Probably not, but it will make other publishers much more suspicious about this business model. This is unfortunate because, if properly implemented, it can benefit both players and publishers.
This business model that offers IAPs (in-app-purchases) in a game sold at full price is called paymium. Past examples show that it can be quite effective without getting players mad: Rainbow Six - Siege and Overwatch are some of the titles that manage to implement it successfully.
So, what went wrong with Star Wars - Battlefront 2 and, most importantly, how could we properly implement this business model in triple-A titles?
Most likely, EA and Dice tried to adapt a successful freemium monetization strategy to their game: Progression trees. In that strategy, players can unlock improved features with a specific resource. More advanced features require larger amount of resource which are earned by playing the game. In some games, like Clash Royale, that resource can also be purchased with real money. This monetization strategy does work, even in competitive games.
That looks a lot like what was planned for SW-B2: To unlock advanced equipment and exciting characters, players had to earn loot boxes that contained a variable amount of crystals. Loot boxes could also be purchased with real money. However, there are two major differences that led to players anger.
First, SW-B2 is about … Star Wars. Players are willing to pay a premium price to enjoy the ability to play its most awesome characters. The planned monetization strategy would have made it very difficult for many players to unlock those characters. No wonder players got mad.
Second, many people feared that players spending real money would quickly unlock combat equipment that could give them an unfair advantage in this competitive game. This is called « pay-to-win » and is largely rejected by most western players. However, selling items that give a competitive advantage can be accepted by players in freemium games if properly implemented. The issue arises in SW-B2 for two reasons: players could not assess the effectiveness of the loadout-based matchmaking and, again, it appears like an abusive practice in a game sold at full price.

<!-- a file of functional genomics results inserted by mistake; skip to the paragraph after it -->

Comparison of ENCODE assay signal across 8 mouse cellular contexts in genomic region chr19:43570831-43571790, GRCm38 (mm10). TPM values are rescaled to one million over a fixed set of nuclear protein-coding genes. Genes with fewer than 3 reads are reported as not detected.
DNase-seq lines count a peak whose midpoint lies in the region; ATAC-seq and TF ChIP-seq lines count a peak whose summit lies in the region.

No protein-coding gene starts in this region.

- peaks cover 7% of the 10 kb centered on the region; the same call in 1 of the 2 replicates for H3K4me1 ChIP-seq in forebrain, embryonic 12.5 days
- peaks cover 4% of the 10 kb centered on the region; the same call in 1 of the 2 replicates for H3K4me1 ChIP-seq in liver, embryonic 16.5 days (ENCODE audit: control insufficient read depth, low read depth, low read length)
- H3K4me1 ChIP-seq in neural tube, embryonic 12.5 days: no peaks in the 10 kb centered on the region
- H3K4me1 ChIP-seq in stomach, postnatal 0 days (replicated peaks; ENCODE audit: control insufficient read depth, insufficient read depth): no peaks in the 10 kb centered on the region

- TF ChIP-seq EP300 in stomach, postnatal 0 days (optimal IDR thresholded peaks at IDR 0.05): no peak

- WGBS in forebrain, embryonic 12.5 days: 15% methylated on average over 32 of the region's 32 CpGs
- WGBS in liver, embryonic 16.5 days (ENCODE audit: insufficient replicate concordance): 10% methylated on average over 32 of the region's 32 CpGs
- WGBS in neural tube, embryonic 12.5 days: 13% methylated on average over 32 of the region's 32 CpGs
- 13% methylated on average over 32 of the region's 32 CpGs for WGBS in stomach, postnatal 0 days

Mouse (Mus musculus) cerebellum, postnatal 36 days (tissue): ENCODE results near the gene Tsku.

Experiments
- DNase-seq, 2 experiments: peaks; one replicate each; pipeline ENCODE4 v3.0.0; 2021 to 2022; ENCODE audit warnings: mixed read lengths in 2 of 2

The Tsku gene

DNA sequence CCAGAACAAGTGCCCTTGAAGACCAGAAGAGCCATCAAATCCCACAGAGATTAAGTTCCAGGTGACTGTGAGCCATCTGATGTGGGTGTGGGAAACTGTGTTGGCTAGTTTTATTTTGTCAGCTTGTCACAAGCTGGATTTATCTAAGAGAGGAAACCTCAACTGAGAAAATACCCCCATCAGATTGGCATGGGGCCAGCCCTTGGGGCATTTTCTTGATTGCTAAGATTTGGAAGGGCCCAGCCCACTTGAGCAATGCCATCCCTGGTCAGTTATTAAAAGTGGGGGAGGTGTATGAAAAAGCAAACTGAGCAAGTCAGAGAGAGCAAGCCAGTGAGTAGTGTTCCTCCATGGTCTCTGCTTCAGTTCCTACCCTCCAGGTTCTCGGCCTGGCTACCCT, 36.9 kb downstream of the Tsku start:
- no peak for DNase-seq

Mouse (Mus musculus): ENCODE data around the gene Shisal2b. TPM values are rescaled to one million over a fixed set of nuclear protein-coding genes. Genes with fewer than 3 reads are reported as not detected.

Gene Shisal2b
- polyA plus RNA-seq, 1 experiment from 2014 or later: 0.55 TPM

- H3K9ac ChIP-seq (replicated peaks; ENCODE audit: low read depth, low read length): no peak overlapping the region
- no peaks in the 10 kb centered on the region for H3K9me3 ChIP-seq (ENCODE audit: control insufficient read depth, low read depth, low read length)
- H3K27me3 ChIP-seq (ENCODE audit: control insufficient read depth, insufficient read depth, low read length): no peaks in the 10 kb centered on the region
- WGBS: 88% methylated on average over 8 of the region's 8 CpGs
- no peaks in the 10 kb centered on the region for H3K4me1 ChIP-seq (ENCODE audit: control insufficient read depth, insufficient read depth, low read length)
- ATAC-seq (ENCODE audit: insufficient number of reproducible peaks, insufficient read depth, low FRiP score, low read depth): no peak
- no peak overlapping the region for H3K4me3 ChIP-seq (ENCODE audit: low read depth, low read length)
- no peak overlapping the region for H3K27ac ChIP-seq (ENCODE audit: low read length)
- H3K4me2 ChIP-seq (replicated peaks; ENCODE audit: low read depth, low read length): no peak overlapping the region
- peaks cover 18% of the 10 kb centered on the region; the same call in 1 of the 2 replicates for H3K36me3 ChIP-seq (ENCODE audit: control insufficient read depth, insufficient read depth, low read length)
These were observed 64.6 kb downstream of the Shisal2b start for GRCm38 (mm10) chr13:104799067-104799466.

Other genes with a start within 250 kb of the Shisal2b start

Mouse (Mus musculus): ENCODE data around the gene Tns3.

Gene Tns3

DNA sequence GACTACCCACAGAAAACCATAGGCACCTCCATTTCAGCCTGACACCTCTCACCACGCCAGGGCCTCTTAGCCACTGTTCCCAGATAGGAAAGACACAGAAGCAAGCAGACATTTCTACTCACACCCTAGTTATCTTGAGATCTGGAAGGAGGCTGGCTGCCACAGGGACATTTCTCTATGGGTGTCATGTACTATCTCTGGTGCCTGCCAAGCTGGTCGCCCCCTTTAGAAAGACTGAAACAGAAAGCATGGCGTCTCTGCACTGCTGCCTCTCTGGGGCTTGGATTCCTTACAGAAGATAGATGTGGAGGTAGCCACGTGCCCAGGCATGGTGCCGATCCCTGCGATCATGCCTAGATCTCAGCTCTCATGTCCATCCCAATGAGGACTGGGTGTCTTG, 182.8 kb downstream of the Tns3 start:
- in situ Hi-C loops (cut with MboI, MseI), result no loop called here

It boils down to one simple conclusion: Introducing freemium-inspired business models in a full-price game is a dangerous move.
As a consequence, one question arises: Is paymium a bad business model anyway? Wouldn’t it be simpler to stick to the good old premium model?
Publishers will increasingly use this business model for several reasons:
So, what are the best practices to implement IAPs in a premium game?
In the long term, I believe publishers and studios have to prepare themselves for freemium-inspired business models and game design practices for triple-A titles. This is a true challenge for them. EA’s misfortunes show that adopting freemium strategies out of their proper context does not work. It is important to understand that defining a monetization strategy for premium games is not to define items to sell; it is to create a game flow where players will see IAPs as enhancements to their experience, not hurdles.